def matplotlib_to_plotly(cmap, pl_entries):
    h = 1.0/(pl_entries-1)
    pl_colorscale = []
    for k in range(pl_entries):
        C = map(np.uint8, np.array(cmap(k*h)[:3])*255)
        pl_colorscale.append([k*h, 'rgb'+str((C[0], C[1], C[2]))])
    return pl_colorscale
c = matplotlib_to_plotly(,500)

# range of admissible distortions
eps_range = np.linspace(0.1, 0.99, 5)

# range of number of samples (observation) to embed
n_samples_range = np.logspace(1, 9, 9)


for eps in eps_range:
    l = ("eps = " + str(eps))
colors =, 1.0, len(eps_range)))

for eps, color in zip(eps_range, colors):
    if j==0:
        col = c[90][1]
        col = c[j*100][1]
    min_n_components = johnson_lindenstrauss_min_dim(n_samples_range, eps=eps)
    trace=go.Scatter(x=n_samples_range, y=min_n_components,mode="lines",
                     line=dict(color = col),
    fig1.append_trace(trace, 1, 1)
    j = j+1
fig1['layout']['xaxis1'].update(title='Number of observations to eps-embed',
fig1['layout']['yaxis1'].update(title='Minimum number of dimensions',
# range of admissible distortions
eps_range = np.linspace(0.01, 0.99, 100)
names2 = []

for n in n_samples_range:
    l = ("n_samples = "+str(n))

# range of number of samples (observation) to embed
n_samples_range = np.logspace(2, 6, 5)
colors =, 1.0, len(n_samples_range)))

for n_samples, color in zip(n_samples_range,colors):
    if i==0:
        col = c[90][1]
        col = c[i*100][1]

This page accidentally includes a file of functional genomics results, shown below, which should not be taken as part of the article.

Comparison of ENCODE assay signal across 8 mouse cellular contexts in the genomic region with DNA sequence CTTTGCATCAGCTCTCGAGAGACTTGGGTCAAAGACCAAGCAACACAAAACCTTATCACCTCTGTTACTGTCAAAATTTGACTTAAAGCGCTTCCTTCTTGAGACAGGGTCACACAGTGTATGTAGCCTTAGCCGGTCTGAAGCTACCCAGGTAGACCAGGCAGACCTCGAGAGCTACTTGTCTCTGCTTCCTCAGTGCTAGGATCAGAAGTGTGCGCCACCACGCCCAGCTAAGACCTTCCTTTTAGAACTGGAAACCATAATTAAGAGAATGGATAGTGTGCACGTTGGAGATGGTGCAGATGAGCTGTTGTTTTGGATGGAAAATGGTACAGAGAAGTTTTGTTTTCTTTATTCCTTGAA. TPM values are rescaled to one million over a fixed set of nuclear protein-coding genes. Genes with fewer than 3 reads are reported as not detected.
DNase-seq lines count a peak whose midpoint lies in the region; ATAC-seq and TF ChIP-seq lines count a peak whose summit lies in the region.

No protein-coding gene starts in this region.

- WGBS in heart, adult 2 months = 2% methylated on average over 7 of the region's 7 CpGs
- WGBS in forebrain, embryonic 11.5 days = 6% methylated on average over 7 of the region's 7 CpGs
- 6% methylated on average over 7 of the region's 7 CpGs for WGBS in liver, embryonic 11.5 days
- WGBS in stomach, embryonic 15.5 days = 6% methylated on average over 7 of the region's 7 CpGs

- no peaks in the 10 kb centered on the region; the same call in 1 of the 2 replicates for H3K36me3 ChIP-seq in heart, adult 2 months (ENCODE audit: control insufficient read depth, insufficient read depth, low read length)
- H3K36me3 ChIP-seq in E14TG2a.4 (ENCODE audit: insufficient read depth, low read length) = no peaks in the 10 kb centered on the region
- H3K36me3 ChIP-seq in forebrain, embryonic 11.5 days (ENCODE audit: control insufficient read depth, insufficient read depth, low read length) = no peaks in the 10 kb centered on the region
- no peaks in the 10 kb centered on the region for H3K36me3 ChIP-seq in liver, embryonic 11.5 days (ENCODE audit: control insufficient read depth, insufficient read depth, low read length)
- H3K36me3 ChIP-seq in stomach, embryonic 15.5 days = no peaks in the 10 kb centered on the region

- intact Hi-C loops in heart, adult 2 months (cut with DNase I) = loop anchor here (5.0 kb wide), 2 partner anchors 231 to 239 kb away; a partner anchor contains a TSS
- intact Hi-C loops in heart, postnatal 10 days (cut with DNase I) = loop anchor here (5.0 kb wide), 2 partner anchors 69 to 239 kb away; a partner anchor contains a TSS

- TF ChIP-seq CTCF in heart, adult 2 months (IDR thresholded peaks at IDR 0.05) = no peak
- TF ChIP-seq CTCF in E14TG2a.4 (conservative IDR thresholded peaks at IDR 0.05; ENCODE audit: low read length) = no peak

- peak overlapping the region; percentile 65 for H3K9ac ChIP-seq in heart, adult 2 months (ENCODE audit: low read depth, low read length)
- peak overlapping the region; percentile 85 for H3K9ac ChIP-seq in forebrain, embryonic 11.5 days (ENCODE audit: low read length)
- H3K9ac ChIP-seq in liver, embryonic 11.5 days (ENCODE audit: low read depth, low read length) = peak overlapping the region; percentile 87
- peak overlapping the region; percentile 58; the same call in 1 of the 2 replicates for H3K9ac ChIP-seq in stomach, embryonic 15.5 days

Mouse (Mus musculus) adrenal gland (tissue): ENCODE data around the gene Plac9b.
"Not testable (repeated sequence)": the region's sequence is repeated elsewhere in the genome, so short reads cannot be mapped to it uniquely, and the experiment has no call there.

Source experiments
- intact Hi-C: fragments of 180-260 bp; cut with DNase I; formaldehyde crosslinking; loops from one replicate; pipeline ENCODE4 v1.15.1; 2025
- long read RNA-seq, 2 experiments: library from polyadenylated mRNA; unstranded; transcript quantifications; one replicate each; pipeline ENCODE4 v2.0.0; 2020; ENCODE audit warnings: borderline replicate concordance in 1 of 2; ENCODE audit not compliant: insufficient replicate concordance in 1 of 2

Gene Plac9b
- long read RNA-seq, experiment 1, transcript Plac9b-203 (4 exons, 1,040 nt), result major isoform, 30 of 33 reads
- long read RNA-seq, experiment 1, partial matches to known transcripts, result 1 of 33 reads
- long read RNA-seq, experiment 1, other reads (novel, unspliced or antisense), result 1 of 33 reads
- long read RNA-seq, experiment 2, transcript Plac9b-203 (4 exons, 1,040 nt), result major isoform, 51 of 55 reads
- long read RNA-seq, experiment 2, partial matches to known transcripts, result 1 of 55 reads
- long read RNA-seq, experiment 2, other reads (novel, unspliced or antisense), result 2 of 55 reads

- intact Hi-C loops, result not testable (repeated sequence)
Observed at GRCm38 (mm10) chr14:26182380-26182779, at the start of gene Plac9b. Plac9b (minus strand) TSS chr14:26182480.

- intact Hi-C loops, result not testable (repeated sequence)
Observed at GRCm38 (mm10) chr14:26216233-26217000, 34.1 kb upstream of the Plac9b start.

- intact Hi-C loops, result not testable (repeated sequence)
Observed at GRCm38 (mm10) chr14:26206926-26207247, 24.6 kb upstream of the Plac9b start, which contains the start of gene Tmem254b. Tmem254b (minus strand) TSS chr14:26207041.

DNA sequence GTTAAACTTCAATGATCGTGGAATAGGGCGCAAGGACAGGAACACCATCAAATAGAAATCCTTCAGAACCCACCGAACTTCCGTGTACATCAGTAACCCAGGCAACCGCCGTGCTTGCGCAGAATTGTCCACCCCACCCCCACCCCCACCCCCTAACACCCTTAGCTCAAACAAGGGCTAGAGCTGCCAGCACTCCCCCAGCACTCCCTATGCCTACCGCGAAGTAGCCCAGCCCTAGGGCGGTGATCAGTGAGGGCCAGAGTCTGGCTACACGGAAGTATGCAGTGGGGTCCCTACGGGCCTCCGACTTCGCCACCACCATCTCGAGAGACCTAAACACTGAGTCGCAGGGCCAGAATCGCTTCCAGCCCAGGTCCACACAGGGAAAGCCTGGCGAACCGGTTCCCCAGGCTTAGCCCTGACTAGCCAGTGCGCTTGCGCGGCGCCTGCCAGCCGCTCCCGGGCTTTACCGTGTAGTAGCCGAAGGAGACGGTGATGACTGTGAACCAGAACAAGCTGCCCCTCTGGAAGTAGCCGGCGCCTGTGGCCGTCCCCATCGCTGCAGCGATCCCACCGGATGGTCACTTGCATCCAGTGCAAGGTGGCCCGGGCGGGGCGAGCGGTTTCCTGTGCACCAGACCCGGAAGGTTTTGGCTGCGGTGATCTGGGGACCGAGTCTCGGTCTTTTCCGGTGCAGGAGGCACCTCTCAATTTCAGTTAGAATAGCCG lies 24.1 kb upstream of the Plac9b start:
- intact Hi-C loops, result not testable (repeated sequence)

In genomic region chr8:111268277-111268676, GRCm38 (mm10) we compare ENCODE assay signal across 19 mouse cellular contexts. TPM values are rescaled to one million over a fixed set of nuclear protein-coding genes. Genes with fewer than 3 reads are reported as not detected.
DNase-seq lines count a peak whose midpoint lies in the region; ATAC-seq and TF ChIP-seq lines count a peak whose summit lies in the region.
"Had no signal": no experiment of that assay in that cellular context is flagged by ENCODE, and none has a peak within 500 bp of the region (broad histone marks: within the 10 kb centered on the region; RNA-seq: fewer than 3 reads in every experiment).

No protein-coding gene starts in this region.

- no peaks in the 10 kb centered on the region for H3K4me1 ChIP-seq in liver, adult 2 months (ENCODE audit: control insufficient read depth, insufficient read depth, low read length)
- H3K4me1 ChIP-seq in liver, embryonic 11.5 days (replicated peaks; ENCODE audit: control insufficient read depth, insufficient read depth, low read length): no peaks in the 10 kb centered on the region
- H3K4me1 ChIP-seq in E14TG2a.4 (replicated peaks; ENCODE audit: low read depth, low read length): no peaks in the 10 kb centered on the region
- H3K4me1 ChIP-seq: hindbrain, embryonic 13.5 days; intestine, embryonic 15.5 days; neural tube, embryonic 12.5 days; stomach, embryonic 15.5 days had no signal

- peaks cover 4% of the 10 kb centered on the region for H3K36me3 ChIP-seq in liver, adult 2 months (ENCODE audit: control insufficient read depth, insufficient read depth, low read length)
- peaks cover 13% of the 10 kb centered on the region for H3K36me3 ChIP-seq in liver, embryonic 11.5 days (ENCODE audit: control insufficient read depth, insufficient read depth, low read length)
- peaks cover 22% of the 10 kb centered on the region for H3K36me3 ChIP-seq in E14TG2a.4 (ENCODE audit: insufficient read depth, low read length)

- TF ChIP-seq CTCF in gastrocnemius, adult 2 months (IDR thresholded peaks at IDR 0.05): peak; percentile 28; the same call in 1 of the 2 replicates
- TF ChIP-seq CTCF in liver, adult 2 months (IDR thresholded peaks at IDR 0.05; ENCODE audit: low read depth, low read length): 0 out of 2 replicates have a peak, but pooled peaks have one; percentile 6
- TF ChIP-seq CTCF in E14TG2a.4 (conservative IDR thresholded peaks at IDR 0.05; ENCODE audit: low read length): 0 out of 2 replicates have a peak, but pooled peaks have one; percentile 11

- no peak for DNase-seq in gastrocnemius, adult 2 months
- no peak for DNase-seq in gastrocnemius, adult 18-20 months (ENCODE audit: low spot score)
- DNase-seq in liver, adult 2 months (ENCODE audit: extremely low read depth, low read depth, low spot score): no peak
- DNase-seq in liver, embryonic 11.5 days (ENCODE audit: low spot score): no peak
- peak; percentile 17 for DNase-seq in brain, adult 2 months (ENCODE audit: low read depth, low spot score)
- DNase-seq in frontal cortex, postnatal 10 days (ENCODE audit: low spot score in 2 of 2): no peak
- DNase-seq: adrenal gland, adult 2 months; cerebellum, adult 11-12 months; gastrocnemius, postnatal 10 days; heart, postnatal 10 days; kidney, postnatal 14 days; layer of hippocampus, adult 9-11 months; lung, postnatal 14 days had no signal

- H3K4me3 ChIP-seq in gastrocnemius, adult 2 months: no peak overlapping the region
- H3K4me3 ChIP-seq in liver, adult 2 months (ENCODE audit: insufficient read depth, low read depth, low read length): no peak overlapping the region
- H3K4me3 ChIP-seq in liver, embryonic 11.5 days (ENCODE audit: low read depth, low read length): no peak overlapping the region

min_n_components = johnson_lindenstrauss_min_dim(n_samples, eps=eps_range)
    trace1= go.Scatter(x=eps_range, y=min_n_components, mode="lines",
                       line=dict(color = col),
    fig1.append_trace(trace1, 1, 2)

fig1['layout']['xaxis2'].update(title='Distortion eps')
fig1['layout']['yaxis2'].update(title='Minimum number of dimensions',
fig1['layout'].update(width= 1000)

py.iplot(fig1, filename="J-L-1")
Automatically created module for IPython interactive environment
This is the format of your plot grid:
[ (1,1) x1,y1 ]  [ (1,2) x2,y2 ]


Part 2

Perform sparse random projection of some digits images which are quite low dimensional and dense or documents of the 20 newsgroups dataset which is both high dimensional and sparse

In [4]:
if '--twenty-newsgroups' in sys.argv:
    # Need an internet connection hence not enabled by default
    data = fetch_20newsgroups_vectorized().data[:500]
    data = load_digits().data[:500]

n_samples, n_features = data.shape
print("Embedding %d samples with dim %d using various random projections"
      % (n_samples, n_features))

n_components_range = np.array([300, 1000, 10000])
dists = euclidean_distances(data, squared=True).ravel()

# select only non-identical samples pairs
nonzero = dists != 0
dists = dists[nonzero]

tracen = []
hist_trace = []

for n_components in n_components_range:
    t0 = time()
    rp = SparseRandomProjection(n_components=n_components)
    projected_data = rp.fit_transform(data)
    print("Projected %d samples from %d to %d in %0.3fs"
          % (n_samples, n_features, n_components, time() - t0))
    if hasattr(rp, 'components_'):
        n_bytes =
        n_bytes += rp.components_.indices.nbytes
        print("Random matrix with size: %0.3fMB" % (n_bytes / 1e6))

    projected_dists = euclidean_distances(
        projected_data, squared=True).ravel()[nonzero]
    trace3 = go.Histogram2d(x=dists, y=projected_dists, histnorm='probability',
    rates = projected_dists / dists